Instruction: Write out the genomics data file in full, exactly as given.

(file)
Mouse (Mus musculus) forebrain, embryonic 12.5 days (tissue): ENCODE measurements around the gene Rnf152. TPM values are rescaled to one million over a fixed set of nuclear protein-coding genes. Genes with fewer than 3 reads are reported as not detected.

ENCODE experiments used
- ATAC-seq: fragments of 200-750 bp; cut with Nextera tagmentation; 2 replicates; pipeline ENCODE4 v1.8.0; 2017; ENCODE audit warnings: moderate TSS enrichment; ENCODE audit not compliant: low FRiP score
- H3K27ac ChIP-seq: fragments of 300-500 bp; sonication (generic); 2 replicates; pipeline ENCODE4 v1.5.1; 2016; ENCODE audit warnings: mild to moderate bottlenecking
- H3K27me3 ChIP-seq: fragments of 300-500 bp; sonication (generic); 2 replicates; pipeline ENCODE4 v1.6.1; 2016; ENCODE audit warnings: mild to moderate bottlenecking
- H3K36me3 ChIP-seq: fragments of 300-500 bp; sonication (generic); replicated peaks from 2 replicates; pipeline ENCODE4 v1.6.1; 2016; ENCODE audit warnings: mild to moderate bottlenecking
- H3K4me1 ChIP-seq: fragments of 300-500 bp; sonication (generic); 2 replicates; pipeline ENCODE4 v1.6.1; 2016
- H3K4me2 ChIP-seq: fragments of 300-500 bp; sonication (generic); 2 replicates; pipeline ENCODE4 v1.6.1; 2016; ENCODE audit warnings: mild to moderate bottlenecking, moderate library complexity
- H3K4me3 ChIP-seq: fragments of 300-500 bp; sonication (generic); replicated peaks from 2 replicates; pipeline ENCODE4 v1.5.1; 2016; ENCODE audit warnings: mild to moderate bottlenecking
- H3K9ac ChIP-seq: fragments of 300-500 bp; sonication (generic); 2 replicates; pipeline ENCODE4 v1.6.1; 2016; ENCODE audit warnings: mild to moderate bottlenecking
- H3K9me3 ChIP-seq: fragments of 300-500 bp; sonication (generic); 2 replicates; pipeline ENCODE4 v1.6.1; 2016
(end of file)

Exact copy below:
Mouse (Mus musculus) forebrain, embryonic 12.5 days (tissue): ENCODE measurements around the gene Rnf152. TPM values are rescaled to one million over a fixed set of nuclear protein-coding genes. Genes with fewer than 3 reads are reported as not detected.

ENCODE experiments used
- ATAC-seq: fragments of 200-750 bp; cut with Nextera tagmentation; 2 replicates; pipeline ENCODE4 v1.8.0; 2017; ENCODE audit warnings: moderate TSS enrichment; ENCODE audit not compliant: low FRiP score
- H3K27ac ChIP-seq: fragments of 300-500 bp; sonication (generic); 2 replicates; pipeline ENCODE4 v1.5.1; 2016; ENCODE audit warnings: mild to moderate bottlenecking
- H3K27me3 ChIP-seq: fragments of 300-500 bp; sonication (generic); 2 replicates; pipeline ENCODE4 v1.6.1; 2016; ENCODE audit warnings: mild to moderate bottlenecking
- H3K36me3 ChIP-seq: fragments of 300-500 bp; sonication (generic); replicated peaks from 2 replicates; pipeline ENCODE4 v1.6.1; 2016; ENCODE audit warnings: mild to moderate bottlenecking
- H3K4me1 ChIP-seq: fragments of 300-500 bp; sonication (generic); 2 replicates; pipeline ENCODE4 v1.6.1; 2016
- H3K4me2 ChIP-seq: fragments of 300-500 bp; sonication (generic); 2 replicates; pipeline ENCODE4 v1.6.1; 2016; ENCODE audit warnings: mild to moderate bottlenecking, moderate library complexity
- H3K4me3 ChIP-seq: fragments of 300-500 bp; sonication (generic); replicated peaks from 2 replicates; pipeline ENCODE4 v1.5.1; 2016; ENCODE audit warnings: mild to moderate bottlenecking
- H3K9ac ChIP-seq: fragments of 300-500 bp; sonication (generic); 2 replicates; pipeline ENCODE4 v1.6.1; 2016; ENCODE audit warnings: mild to moderate bottlenecking
- H3K9me3 ChIP-seq: fragments of 300-500 bp; sonication (generic); 2 replicates; pipeline ENCODE4 v1.6.1; 2016